Regarding the manner of distribution of Holy Communion:

[157.] If there is usually present a sufficient number of sacred ministers for the distribution of Holy Communion, extraordinary ministers of Holy Communion may not be appointed. Indeed, in such circumstances, those who may have already been appointed to this ministry should not exercise it. The practice of those Priests is reprobated who, even though present at the celebration, abstain from distributing Communion and hand this function over to laypersons.258

[158.] Indeed, the extraordinary minister of Holy Communion may administer Communion only when the Priest and Deacon are lacking, when the Priest is prevented by weakness or advanced age or some other genuine reason, or when the number of faithful coming to Communion is so great that the very celebration of Mass would be unduly prolonged.259 This, however, is to be understood in such a way that a brief prolongation, considering the circumstances and culture of the place, is not at all a sufficient reason.

Your bishop needs to know about this as soon as possible. This is a serious infraction that needs to be addressed quickly. What the priest was wrong.

Thanks so much Ben. I have wanted to do something about this for a while, but I havent had any documental text to back it up. We currently dont have a bishop, but once our bishop elect is enoggerated (how the heck do you spell that word anyways? :confused: ) I will contact him. For now, I will go to the president of my college, who is also a priest and talk to him about it.

Ben, are those two documents you quoted encyclicals or what? Were they written by the pope?

If I understand your description properly, this is also self-communion, whereby the layperson takes the body or blood of Christ themself and then consumes it. This too is strictly forbidden.

I agree with benedictgal that this is serious enough of an abuse as to warrant action on the part of the faithful.

Yes, you are right pnewton. Im going to wait for a few more replies and then Ill probably go and talk to the president tomorrow.

Encyclicals do not have the force of law. However, the two documents that I cited do.

Here is the link to Redemptonis Sacramentum:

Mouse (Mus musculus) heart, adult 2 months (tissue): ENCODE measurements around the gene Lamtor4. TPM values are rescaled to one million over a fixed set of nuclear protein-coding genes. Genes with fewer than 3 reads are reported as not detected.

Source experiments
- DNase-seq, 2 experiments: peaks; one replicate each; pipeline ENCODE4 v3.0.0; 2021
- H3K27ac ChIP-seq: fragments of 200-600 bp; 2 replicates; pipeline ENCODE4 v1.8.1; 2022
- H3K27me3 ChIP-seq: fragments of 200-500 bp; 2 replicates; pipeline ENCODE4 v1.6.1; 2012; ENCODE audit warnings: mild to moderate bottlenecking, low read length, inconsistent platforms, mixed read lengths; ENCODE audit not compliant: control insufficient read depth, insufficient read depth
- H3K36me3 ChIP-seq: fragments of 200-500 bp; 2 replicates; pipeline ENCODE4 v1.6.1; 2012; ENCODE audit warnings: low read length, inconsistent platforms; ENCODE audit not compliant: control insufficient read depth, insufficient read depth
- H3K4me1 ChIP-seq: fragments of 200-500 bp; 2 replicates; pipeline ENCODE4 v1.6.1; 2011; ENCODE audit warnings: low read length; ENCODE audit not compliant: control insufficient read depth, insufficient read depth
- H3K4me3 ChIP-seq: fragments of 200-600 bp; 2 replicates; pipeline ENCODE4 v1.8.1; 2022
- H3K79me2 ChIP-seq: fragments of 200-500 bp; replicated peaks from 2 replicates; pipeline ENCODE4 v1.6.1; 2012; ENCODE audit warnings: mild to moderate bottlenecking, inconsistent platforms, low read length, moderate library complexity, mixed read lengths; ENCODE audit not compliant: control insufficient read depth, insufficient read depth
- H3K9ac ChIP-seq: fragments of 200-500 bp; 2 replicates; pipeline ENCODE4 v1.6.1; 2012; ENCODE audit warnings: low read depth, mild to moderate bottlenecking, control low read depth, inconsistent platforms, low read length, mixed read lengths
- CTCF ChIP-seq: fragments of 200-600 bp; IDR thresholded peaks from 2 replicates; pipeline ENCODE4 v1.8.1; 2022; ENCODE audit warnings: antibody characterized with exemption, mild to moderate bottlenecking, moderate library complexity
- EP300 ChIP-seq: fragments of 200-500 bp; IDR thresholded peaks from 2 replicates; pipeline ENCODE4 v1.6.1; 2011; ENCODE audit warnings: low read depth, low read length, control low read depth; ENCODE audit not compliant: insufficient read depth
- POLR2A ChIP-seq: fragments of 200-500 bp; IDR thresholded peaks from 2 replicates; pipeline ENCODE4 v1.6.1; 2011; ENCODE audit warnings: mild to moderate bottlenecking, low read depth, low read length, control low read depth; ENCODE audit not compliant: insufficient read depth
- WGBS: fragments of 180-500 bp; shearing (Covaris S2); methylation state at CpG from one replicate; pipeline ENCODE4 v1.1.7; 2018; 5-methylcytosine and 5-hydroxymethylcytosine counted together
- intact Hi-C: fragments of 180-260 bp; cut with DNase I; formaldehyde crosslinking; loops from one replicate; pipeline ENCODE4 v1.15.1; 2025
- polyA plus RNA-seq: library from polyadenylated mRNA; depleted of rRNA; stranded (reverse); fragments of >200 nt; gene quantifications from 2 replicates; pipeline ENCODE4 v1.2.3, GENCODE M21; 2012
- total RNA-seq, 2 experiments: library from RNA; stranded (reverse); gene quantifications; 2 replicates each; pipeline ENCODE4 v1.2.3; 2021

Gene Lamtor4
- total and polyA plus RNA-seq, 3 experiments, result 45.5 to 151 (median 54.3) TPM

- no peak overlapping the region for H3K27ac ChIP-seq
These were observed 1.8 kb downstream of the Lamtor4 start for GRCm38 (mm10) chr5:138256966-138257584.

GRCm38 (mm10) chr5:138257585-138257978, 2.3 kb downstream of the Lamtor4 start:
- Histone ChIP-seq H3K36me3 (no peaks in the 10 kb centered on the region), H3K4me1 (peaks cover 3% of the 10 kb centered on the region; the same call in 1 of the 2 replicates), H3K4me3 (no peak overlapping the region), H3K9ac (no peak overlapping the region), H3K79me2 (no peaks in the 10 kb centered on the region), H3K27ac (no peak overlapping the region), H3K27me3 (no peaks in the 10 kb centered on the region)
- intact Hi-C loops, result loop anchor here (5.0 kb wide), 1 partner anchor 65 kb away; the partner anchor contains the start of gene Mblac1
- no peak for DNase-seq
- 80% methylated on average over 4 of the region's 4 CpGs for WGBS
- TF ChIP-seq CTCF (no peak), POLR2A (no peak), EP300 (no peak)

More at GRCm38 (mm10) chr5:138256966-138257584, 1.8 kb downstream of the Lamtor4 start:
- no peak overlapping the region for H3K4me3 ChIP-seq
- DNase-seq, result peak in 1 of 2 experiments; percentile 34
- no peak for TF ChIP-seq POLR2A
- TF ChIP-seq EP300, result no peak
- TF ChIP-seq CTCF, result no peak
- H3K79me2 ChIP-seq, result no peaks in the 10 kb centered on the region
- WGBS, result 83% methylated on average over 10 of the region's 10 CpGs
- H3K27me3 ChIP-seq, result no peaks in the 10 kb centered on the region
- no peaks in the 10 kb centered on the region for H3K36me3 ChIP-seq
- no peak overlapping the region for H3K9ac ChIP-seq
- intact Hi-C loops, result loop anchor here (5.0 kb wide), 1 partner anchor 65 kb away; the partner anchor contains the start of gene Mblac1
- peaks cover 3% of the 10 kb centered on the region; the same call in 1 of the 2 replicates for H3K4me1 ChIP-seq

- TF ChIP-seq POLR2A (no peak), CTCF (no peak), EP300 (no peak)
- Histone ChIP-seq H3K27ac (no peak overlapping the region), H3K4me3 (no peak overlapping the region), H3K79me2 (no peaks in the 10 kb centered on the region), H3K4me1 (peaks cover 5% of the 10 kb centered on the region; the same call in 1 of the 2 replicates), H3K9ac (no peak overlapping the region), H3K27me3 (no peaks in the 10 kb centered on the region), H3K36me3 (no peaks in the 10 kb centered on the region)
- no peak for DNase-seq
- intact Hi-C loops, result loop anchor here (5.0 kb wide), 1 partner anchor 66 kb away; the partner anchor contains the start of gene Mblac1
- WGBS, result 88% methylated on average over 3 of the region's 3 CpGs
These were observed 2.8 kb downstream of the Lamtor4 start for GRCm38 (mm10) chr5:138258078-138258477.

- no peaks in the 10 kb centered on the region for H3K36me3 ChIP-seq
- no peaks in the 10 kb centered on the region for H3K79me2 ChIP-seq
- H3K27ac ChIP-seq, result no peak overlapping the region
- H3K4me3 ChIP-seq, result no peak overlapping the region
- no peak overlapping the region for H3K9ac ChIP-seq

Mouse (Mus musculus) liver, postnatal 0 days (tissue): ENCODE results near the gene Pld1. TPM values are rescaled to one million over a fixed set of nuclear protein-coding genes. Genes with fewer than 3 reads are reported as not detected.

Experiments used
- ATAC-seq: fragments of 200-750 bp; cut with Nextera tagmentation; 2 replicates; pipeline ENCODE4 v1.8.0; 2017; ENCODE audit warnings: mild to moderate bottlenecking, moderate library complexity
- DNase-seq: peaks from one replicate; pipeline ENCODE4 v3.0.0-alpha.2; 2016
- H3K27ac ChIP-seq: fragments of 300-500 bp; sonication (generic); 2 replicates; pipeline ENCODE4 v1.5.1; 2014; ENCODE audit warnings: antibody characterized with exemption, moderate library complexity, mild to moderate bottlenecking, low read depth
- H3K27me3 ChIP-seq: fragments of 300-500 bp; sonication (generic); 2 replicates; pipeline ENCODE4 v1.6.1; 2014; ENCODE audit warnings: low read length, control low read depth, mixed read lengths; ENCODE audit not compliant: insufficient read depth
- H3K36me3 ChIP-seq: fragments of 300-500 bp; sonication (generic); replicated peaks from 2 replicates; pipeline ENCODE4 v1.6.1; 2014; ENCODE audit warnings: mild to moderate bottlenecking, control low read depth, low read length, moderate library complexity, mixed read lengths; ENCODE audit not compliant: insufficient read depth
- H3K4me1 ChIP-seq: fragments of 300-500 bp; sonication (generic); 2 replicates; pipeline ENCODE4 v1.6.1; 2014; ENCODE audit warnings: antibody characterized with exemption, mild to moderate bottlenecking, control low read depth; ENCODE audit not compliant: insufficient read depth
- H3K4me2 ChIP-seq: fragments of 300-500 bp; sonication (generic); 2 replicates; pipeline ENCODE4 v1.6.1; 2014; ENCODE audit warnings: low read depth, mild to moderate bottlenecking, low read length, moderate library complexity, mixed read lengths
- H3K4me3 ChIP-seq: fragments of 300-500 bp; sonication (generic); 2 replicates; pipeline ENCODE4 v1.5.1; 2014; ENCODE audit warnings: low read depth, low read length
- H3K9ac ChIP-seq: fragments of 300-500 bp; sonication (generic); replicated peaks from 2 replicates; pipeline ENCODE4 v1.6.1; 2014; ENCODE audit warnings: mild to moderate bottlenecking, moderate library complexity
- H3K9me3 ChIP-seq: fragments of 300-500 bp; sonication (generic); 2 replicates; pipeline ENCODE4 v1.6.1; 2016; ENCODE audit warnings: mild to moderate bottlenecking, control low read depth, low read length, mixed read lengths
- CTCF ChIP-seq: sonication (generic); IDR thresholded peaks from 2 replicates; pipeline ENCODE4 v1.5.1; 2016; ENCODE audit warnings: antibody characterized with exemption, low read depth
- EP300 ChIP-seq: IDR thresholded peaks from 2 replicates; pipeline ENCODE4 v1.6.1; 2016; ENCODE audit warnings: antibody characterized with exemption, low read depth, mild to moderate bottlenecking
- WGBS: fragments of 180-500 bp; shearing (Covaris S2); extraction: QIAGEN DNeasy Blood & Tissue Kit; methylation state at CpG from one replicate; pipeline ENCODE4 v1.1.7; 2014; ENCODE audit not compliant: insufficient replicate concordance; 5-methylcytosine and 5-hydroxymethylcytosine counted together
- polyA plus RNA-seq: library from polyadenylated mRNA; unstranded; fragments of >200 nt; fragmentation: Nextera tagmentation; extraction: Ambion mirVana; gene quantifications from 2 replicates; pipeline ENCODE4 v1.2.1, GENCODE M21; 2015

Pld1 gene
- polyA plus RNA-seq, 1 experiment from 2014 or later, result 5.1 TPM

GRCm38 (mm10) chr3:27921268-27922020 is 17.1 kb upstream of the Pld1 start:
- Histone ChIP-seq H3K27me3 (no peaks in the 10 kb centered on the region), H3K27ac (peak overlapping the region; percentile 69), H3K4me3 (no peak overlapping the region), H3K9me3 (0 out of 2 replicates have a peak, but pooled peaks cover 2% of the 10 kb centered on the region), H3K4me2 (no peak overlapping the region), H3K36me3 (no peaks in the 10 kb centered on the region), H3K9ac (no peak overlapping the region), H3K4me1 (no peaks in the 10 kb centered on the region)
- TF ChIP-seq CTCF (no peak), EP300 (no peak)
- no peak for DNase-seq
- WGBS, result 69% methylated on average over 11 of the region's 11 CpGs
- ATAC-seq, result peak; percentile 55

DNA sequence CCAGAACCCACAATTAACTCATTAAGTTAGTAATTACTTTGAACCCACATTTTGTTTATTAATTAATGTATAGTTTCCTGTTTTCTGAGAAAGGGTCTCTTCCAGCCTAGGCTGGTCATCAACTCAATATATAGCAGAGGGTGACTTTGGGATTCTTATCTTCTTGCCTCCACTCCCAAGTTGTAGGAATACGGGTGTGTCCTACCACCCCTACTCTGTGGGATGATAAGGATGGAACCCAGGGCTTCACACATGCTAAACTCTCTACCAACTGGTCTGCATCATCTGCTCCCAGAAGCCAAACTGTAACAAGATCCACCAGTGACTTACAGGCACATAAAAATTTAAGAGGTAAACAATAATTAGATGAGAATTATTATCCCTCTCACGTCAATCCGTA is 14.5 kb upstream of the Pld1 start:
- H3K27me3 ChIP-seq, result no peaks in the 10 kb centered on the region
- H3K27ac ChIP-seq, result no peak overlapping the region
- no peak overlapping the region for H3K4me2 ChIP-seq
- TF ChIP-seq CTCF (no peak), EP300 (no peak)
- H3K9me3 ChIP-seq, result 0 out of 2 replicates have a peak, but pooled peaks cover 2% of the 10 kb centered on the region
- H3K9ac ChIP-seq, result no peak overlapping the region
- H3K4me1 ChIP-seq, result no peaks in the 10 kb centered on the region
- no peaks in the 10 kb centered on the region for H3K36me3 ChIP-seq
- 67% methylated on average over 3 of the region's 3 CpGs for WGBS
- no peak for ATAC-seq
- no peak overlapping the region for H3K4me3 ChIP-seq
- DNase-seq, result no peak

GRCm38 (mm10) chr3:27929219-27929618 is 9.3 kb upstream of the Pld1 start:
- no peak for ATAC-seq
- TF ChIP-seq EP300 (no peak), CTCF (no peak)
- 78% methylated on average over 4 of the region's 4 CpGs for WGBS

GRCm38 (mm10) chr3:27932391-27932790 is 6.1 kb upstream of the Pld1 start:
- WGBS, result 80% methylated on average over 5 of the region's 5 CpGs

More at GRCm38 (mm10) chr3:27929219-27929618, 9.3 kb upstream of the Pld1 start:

adoremus.org/RedemptionisSacramentum.html#anchor1186479

Here is Ecclesia de Mysterio (the precursor to RS):
adoremus.org/Instruction-lay-ministry.html

Here is a link to the General Instruction to the Roman Missal:
usccb.org/liturgy/current/chapter2.shtml#sect3c

The priest breaks the Bread and puts a piece of the host into the chalice to signify the unity of the Body and Blood of the Lord in the work of salvation, namely, of the living and glorious Body of Jesus Christ. The supplication Agnus Dei, is, as a rule, sung by the choir or cantor with the congregation responding; or it is, at least, recited aloud. This invocation accompanies the fraction and, for this reason, may be repeated as many times as necessary until the rite has reached its conclusion, the last time ending with the words dona nobis pacem (grant us peace).

Communion

  1. The priest prepares himself by a prayer, said quietly, that he may fruitfully receive Christ's Body and Blood. The faithful do the same, praying silently.

The priest next shows the faithful the Eucharistic Bread, holding it above the paten or above the chalice, and invites them to the banquet of Christ. Along with the faithful, he then makes an act of humility using the prescribed words taken from the Gospels.

  1. It is most desirable that the faithful, just as the priest himself is bound to do, receive the Lord's Body from hosts consecrated at the same Mass and that, in the instances when it is permitted, they partake of the chalice (cf. below, no. 283), so that even by means of the signs Communion will stand out more clearly as a participation in the sacrifice actually being celebrated.73

  2. While the priest is receiving the Sacrament,

Thus, the priest is supposed to consume the Body and Blood of Christ. The reason why I stopped there was that it goes on to talk about when the Communion antiphon/hymn should start.